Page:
Everything You Should Know About PRP Injections for Hair Loss
The hair loss treatment involves having a component of your own blood injected into your scalp.
By now you've likely heard about the platelet-rich plasma's (PRP) skin-care potential, if not from a mention of Barbara Sturm's notorious "blood cream" then from the Kardashians' reviews of vampire facials. PRP isn't just being used to encourage collagen production in people's faces, though. In recent years, it's emerged as a potential tool for fighting hair loss. People are having their PRP injected into their scalps in hopes of promoting hair growth. (Related: People Are Tattooing Their Under-Eyes As a Way to Cover Up Dark Circles)
As with the vampire facial, the treatment starts with drawing your own blood, then spinning it out using a centrifuge to separate the PRP from the red blood cells. A doctor then numbs the area and injects the isolated PRP into your scalp. "When people lose hair, the follicles don't go away, they just become dormant," explains Bruce Katz, M.D., dermatologist and director of the JUVA Skin & Laser Center in New York. "When we inject PRP into the scalp, it actually stimulates the stem cells in the hair root that turn on the hair follicle again." In addition, PRP contains six growth factors, so it stimulates blood flow to the hair follicles, encouraging the hair to grow normally again, he says.
The treatment requires repeated visits, but recommendations on frequency vary by doctor. "We do monthly treatments four to six times, depending on how quickly the hair grows," says Dr. Katz. "And then we just do maintenance twice a year." Each appointment lasts no more than 30 minutes from start to finish, he says. (Related: Everything You Need to Know About Hair Loss-Like How to Stop It)
The most common cause of hair loss in women, female-pattern hair loss, affects millions of women, according to the American Academy of Dermatology. The hereditary condition usually leads to gradual loss, often a widening part or overall thinning. Hormonal changes, certain medications, a physical or emotional shock, or wearing excessively tight hairstyles can also cause hair loss, according to the Mayo Clinic.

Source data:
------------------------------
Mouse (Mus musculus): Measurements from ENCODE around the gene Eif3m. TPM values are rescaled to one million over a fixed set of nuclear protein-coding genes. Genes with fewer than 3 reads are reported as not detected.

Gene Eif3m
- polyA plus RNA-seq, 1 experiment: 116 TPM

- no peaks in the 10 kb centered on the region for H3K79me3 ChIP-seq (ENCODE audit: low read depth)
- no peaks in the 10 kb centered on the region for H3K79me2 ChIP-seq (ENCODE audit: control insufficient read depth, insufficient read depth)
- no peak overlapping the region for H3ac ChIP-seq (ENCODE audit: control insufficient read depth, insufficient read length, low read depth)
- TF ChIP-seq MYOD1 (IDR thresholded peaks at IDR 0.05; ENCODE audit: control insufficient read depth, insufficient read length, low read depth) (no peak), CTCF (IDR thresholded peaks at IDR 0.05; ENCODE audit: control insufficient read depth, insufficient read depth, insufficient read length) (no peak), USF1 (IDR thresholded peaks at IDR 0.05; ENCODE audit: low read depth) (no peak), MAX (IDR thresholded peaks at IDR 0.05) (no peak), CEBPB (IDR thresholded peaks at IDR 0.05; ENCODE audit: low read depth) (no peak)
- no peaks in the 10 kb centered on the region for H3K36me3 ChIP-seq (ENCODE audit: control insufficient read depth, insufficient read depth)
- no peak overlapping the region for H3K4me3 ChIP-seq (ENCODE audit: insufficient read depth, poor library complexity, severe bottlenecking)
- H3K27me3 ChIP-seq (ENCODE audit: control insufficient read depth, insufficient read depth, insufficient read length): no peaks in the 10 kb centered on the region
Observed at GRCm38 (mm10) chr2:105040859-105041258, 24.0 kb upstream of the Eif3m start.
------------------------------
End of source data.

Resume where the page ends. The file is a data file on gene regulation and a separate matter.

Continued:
Other treatments for hair thinning or loss range from taking "hair skin and nail" supplements, which may not offer substantial results, or OTC minoxidil (i.e. Rogaine), as well as or more invasive options such as hair transplant surgery.
FYI, the average cost of PRP hair restoration is around $2,075, based on reviews from Realself, a platform for information and reviews on cosmetic procedures. For comparison, the average reported cost for hair transplants on Realself is $7,075.
While PRP injections haven't proven to be effective in people who are completely bald, otherwise, people with various other levels of hair loss can benefit, says Dr. Katz. There are a few exceptions you should note. Anyone with existing conditions where hair loss is a known side effect, such as lupus or thyroid disease aren't good candidates for the treatment, reports the Cleveland Clinic. Additionally, people who are on blood thinners tend to get weaker results from PRP, since the medication can make the platelets less effective. (Related: Scalp Microblading Is the Latest "It" Treatment for Hair Loss)
There's no shortage of impressive before-and-after photos on the web, and research on the treatment is promising. "There is more hope on the horizon, [for people who experience hair loss] as a growing amount of research indicates that a procedure known as platelet-rich plasma therapy can provide effective treatment," the American Academy of Dermatology stated in a press release last month. So if you aren't weirded out by the thought of repurposing your blood, it might be worth exploring.